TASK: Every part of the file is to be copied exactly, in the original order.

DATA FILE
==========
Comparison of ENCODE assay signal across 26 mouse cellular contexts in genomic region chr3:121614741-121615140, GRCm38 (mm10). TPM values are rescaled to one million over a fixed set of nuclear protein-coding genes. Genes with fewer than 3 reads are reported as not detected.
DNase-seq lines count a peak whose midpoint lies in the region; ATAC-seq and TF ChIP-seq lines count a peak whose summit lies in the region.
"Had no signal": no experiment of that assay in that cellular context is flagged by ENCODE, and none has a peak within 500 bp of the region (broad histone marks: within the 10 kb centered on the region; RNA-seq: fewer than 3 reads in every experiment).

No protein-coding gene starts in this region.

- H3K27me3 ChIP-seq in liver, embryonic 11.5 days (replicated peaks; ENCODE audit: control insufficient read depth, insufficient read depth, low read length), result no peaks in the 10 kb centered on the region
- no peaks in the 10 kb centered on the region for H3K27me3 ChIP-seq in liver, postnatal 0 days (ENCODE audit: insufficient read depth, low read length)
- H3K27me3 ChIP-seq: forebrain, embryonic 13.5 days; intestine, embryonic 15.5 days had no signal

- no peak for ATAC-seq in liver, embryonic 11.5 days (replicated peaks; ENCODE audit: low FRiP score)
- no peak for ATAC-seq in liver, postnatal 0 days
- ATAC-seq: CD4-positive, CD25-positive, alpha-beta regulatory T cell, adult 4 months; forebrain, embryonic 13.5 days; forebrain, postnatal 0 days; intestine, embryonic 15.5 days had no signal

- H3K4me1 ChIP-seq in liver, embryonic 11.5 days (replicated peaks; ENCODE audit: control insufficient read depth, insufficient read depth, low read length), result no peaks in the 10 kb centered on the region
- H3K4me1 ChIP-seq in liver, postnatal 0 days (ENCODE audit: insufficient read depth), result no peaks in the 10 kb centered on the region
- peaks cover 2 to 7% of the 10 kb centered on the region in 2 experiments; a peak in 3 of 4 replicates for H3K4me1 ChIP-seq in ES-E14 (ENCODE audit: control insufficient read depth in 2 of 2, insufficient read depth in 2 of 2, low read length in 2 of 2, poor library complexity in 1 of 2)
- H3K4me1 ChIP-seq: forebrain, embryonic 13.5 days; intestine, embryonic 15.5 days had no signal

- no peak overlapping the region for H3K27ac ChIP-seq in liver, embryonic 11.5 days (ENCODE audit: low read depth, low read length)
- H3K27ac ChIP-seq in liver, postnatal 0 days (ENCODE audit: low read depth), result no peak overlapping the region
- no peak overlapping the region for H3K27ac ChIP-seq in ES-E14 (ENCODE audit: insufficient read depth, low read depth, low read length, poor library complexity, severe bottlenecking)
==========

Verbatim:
Comparison of ENCODE assay signal across 26 mouse cellular contexts in genomic region chr3:121614741-121615140, GRCm38 (mm10). TPM values are rescaled to one million over a fixed set of nuclear protein-coding genes. Genes with fewer than 3 reads are reported as not detected.
DNase-seq lines count a peak whose midpoint lies in the region; ATAC-seq and TF ChIP-seq lines count a peak whose summit lies in the region.
"Had no signal": no experiment of that assay in that cellular context is flagged by ENCODE, and none has a peak within 500 bp of the region (broad histone marks: within the 10 kb centered on the region; RNA-seq: fewer than 3 reads in every experiment).

No protein-coding gene starts in this region.

- H3K27me3 ChIP-seq in liver, embryonic 11.5 days (replicated peaks; ENCODE audit: control insufficient read depth, insufficient read depth, low read length), result no peaks in the 10 kb centered on the region
- no peaks in the 10 kb centered on the region for H3K27me3 ChIP-seq in liver, postnatal 0 days (ENCODE audit: insufficient read depth, low read length)
- H3K27me3 ChIP-seq: forebrain, embryonic 13.5 days; intestine, embryonic 15.5 days had no signal

- no peak for ATAC-seq in liver, embryonic 11.5 days (replicated peaks; ENCODE audit: low FRiP score)
- no peak for ATAC-seq in liver, postnatal 0 days
- ATAC-seq: CD4-positive, CD25-positive, alpha-beta regulatory T cell, adult 4 months; forebrain, embryonic 13.5 days; forebrain, postnatal 0 days; intestine, embryonic 15.5 days had no signal

- H3K4me1 ChIP-seq in liver, embryonic 11.5 days (replicated peaks; ENCODE audit: control insufficient read depth, insufficient read depth, low read length), result no peaks in the 10 kb centered on the region
- H3K4me1 ChIP-seq in liver, postnatal 0 days (ENCODE audit: insufficient read depth), result no peaks in the 10 kb centered on the region
- peaks cover 2 to 7% of the 10 kb centered on the region in 2 experiments; a peak in 3 of 4 replicates for H3K4me1 ChIP-seq in ES-E14 (ENCODE audit: control insufficient read depth in 2 of 2, insufficient read depth in 2 of 2, low read length in 2 of 2, poor library complexity in 1 of 2)
- H3K4me1 ChIP-seq: forebrain, embryonic 13.5 days; intestine, embryonic 15.5 days had no signal

- no peak overlapping the region for H3K27ac ChIP-seq in liver, embryonic 11.5 days (ENCODE audit: low read depth, low read length)
- H3K27ac ChIP-seq in liver, postnatal 0 days (ENCODE audit: low read depth), result no peak overlapping the region
- no peak overlapping the region for H3K27ac ChIP-seq in ES-E14 (ENCODE audit: insufficient read depth, low read depth, low read length, poor library complexity, severe bottlenecking)